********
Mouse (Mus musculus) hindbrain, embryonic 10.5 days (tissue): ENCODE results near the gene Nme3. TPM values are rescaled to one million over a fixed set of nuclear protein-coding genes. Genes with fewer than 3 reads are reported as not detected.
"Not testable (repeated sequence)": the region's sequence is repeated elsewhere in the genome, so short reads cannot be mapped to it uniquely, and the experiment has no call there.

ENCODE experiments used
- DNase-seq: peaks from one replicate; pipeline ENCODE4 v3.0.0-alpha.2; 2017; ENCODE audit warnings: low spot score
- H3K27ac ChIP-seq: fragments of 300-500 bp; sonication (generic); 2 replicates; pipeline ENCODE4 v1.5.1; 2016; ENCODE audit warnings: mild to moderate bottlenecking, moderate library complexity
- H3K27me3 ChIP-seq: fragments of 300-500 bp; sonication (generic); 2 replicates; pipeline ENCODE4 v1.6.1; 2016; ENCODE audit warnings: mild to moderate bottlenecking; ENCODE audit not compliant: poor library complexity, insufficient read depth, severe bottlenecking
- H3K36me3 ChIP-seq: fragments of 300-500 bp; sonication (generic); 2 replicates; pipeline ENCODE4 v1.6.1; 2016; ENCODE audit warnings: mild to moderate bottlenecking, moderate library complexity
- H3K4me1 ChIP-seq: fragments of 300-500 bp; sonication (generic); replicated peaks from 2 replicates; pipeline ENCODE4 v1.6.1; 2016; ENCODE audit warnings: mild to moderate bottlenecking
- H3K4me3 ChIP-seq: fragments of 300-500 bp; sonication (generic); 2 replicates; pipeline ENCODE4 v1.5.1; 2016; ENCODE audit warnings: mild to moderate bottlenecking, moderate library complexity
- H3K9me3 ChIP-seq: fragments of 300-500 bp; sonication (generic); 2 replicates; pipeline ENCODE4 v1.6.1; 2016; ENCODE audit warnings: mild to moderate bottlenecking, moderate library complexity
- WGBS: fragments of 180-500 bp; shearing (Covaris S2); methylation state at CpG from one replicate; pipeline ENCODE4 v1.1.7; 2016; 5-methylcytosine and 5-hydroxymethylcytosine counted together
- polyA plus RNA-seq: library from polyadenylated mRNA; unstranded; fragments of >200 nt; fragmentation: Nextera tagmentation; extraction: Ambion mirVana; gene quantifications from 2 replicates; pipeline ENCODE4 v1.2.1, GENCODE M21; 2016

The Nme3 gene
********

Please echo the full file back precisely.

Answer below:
Mouse (Mus musculus) hindbrain, embryonic 10.5 days (tissue): ENCODE results near the gene Nme3. TPM values are rescaled to one million over a fixed set of nuclear protein-coding genes. Genes with fewer than 3 reads are reported as not detected.
"Not testable (repeated sequence)": the region's sequence is repeated elsewhere in the genome, so short reads cannot be mapped to it uniquely, and the experiment has no call there.

ENCODE experiments used
- DNase-seq: peaks from one replicate; pipeline ENCODE4 v3.0.0-alpha.2; 2017; ENCODE audit warnings: low spot score
- H3K27ac ChIP-seq: fragments of 300-500 bp; sonication (generic); 2 replicates; pipeline ENCODE4 v1.5.1; 2016; ENCODE audit warnings: mild to moderate bottlenecking, moderate library complexity
- H3K27me3 ChIP-seq: fragments of 300-500 bp; sonication (generic); 2 replicates; pipeline ENCODE4 v1.6.1; 2016; ENCODE audit warnings: mild to moderate bottlenecking; ENCODE audit not compliant: poor library complexity, insufficient read depth, severe bottlenecking
- H3K36me3 ChIP-seq: fragments of 300-500 bp; sonication (generic); 2 replicates; pipeline ENCODE4 v1.6.1; 2016; ENCODE audit warnings: mild to moderate bottlenecking, moderate library complexity
- H3K4me1 ChIP-seq: fragments of 300-500 bp; sonication (generic); replicated peaks from 2 replicates; pipeline ENCODE4 v1.6.1; 2016; ENCODE audit warnings: mild to moderate bottlenecking
- H3K4me3 ChIP-seq: fragments of 300-500 bp; sonication (generic); 2 replicates; pipeline ENCODE4 v1.5.1; 2016; ENCODE audit warnings: mild to moderate bottlenecking, moderate library complexity
- H3K9me3 ChIP-seq: fragments of 300-500 bp; sonication (generic); 2 replicates; pipeline ENCODE4 v1.6.1; 2016; ENCODE audit warnings: mild to moderate bottlenecking, moderate library complexity
- WGBS: fragments of 180-500 bp; shearing (Covaris S2); methylation state at CpG from one replicate; pipeline ENCODE4 v1.1.7; 2016; 5-methylcytosine and 5-hydroxymethylcytosine counted together
- polyA plus RNA-seq: library from polyadenylated mRNA; unstranded; fragments of >200 nt; fragmentation: Nextera tagmentation; extraction: Ambion mirVana; gene quantifications from 2 replicates; pipeline ENCODE4 v1.2.1, GENCODE M21; 2016

The Nme3 gene